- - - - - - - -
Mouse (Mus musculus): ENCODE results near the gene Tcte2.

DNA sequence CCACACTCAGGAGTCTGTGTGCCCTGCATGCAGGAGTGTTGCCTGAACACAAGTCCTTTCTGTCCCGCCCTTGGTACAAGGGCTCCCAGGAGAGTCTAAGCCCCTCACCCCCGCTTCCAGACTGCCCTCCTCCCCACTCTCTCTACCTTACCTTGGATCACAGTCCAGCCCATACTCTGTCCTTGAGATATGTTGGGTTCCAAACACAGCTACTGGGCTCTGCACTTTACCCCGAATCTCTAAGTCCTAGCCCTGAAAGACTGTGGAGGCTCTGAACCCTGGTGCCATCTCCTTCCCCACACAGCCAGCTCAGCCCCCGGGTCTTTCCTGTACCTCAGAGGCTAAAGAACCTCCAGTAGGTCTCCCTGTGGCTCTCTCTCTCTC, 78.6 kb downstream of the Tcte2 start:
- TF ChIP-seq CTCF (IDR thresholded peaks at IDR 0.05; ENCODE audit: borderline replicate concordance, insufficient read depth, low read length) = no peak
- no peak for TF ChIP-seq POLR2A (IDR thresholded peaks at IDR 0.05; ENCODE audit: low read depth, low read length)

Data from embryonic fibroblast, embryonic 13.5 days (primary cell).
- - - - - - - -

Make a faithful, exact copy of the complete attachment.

Mouse (Mus musculus): ENCODE results near the gene Tcte2.

DNA sequence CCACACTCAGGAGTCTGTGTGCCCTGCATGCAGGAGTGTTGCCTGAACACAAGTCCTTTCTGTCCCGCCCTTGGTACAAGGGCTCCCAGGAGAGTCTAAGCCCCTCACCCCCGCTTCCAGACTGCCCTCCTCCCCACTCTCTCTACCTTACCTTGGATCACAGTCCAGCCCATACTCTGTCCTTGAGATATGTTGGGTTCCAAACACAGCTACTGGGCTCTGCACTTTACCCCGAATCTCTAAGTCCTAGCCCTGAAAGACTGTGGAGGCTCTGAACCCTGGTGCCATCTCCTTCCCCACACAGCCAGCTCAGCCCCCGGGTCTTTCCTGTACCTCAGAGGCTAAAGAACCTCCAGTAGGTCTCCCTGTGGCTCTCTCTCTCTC, 78.6 kb downstream of the Tcte2 start:
- TF ChIP-seq CTCF (IDR thresholded peaks at IDR 0.05; ENCODE audit: borderline replicate concordance, insufficient read depth, low read length) = no peak
- no peak for TF ChIP-seq POLR2A (IDR thresholded peaks at IDR 0.05; ENCODE audit: low read depth, low read length)

Data from embryonic fibroblast, embryonic 13.5 days (primary cell).